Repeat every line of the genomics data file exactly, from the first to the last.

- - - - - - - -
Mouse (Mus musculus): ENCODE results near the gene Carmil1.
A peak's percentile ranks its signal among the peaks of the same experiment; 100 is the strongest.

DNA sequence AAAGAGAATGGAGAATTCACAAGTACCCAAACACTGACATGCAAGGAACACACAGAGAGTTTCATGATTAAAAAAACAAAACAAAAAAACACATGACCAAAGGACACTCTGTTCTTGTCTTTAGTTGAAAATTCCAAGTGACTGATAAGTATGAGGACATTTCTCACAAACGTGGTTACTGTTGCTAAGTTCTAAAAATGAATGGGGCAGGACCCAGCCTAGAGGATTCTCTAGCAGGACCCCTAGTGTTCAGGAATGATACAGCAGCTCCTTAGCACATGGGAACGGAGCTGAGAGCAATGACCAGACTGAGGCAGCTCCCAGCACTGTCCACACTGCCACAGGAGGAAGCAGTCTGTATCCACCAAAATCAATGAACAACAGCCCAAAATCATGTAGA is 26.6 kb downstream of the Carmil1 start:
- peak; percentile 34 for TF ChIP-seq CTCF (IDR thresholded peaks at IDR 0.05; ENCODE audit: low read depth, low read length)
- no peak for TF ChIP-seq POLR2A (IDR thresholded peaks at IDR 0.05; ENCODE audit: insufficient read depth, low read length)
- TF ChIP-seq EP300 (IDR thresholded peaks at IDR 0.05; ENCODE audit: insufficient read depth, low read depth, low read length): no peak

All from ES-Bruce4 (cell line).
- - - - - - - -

Mouse (Mus musculus): ENCODE results near the gene Carmil1.
A peak's percentile ranks its signal among the peaks of the same experiment; 100 is the strongest.

DNA sequence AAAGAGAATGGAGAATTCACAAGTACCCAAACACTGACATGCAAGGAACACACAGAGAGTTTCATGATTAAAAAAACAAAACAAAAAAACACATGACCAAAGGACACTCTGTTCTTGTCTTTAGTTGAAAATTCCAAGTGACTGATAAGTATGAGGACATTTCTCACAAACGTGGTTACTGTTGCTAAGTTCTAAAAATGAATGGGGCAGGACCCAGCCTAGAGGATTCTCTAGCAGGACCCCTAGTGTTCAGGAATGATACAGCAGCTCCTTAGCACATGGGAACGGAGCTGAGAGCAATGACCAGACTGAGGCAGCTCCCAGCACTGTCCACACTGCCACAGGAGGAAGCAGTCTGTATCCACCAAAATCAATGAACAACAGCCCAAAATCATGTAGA is 26.6 kb downstream of the Carmil1 start:
- peak; percentile 34 for TF ChIP-seq CTCF (IDR thresholded peaks at IDR 0.05; ENCODE audit: low read depth, low read length)
- no peak for TF ChIP-seq POLR2A (IDR thresholded peaks at IDR 0.05; ENCODE audit: insufficient read depth, low read length)
- TF ChIP-seq EP300 (IDR thresholded peaks at IDR 0.05; ENCODE audit: insufficient read depth, low read depth, low read length): no peak

All from ES-Bruce4 (cell line).